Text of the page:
When I worked at a big-city newspaper, I needed to confer with the photo department. A holiday potluck had taken place, and the shooters invited me to help myself to whatever was left. Zeroing in on a mostly eaten ham, I asked if anyone had claimed the bone.
"Go ahead and take it," someone said. "Do you have a dog?"
"No, I have a pound of pinto beans and an onion."
The reaction? Mostly puzzlement, and a couple of nervous smiles. But I made a nice pot of beans that weekend.
Grocery shopping at the office potluck is just one of the things that frugal people do. No, I don't mean bringing enough Tupperware to carry home a week's worth of meals. But at the end of the party, something has to be done with the leftovers, right?
So here's how you do it: Offer to help "clean up" after the potluck, and mention that since you hate waste, you'd like to take some of the unclaimed food home. That frees up others to take some as well — but if nobody steps up, it's all yours.
We are from Planet Moneywise and we have much to teach you. Here are some other frugal hacks that make sense to us but tend to confuse or even frighten other folks.
Sure, that's where Happy Meal toys go to die. But I've also found a cast-iron skillet, spoon rest, wooden coat rack, small saucepan, apron, biscuit cutter and food storage containers.
We're talking day-old bread, close-dated dairy, "scratch and dent" dry goods, produce that's a little past its prime and what my partner inelegantly calls "used meat" (eeewww). Just use it right away or freeze it, and save a lot (think: pudding mix for 9 cents a box, a gallon of milk for 99 cents, 25 cents for a pound of pasta in a box with a slightly crushed corner). Frugalists just don't see the downside of paying 50 percent less for pork chops.
I live in Anchorage, AK, but the thermostat hardly ever goes above 62 degrees — and I work at home. Why pay for heat when I can make my own warmth by wearing layers?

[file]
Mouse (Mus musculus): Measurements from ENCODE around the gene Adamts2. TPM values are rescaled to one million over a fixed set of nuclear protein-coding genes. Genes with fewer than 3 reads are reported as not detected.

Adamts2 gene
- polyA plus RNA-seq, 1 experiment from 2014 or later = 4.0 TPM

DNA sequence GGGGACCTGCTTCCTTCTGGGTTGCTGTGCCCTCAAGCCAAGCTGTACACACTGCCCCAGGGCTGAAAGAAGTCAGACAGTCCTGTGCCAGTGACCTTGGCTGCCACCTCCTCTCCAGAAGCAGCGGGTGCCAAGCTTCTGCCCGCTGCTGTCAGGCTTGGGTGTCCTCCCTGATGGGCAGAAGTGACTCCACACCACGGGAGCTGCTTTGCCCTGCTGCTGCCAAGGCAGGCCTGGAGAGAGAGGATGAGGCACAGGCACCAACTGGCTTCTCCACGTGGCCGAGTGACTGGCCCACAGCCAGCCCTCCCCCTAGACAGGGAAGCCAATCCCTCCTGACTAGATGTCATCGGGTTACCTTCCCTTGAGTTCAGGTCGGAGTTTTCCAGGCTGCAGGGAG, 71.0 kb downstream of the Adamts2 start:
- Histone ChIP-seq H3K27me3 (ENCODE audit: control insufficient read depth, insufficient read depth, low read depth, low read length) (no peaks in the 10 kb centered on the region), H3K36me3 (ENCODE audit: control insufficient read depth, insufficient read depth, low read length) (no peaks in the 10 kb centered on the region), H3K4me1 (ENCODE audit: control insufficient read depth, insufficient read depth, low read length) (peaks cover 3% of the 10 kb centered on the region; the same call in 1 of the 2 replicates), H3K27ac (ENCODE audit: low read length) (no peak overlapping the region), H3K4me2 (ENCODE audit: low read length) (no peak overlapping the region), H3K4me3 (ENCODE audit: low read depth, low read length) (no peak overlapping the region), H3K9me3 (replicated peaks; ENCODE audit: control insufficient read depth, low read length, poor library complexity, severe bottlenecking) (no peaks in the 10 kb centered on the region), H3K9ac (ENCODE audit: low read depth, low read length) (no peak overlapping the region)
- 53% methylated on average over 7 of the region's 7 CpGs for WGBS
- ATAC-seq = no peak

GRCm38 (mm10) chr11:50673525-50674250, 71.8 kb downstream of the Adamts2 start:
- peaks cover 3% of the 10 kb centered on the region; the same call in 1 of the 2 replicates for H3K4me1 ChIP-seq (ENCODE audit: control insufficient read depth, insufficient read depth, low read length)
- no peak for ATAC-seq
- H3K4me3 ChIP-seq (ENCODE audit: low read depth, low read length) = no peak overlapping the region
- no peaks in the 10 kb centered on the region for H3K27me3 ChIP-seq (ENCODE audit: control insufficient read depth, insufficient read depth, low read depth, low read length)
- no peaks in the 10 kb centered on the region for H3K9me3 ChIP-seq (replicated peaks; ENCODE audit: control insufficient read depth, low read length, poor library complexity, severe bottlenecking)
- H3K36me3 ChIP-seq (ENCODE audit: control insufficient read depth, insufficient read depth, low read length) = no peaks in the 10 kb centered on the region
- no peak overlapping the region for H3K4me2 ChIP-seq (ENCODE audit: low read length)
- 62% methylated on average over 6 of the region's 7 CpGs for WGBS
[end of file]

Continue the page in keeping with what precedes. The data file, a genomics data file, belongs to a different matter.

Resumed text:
If I lived in a hot climate, I'd use air conditioning — selectively. I'd set the thermostat high and run fans to keep the semi-cool air moving. I'd also want a whole-house fan to run at night once the temperature dropped outside.
…Even if it's for something I don't want. I might not need a basketball hoop setup or a Zodiac inflatable raft, but I could sell such things on Craigslist or give them as Christmas presents. Besides, I've won a ton of great stuff: lots of stuffed animals (which make good gifts), a limo rental, an iPod Touch, dinner for six at a fancy hotel, a Google Nexus, a big basket of Starbucks goodies, a Radio Flyer wagon, two turkeys and a trip to Puerto Rico. Some of those things got sold. Some just brightened my life and the lives of others.
My partner likes to joke that I can see a dropped coin half a block away. He's right. It's one of my superpowers.
But I've also scored other useful items, like reusable shopping bags, electrical tape, pins, paper clips, a screwdriver, rubber bands, a tape measure and lids from Coca-Cola products. Those last ones I trade in for points that ultimately turn into free 12-packs of soda and free movie tickets. As for the rest, I tend to find things when I need them — e.g., right before I run out of paper clips or rubber bands. Small things, to be sure, but why buy them if you can find them for free?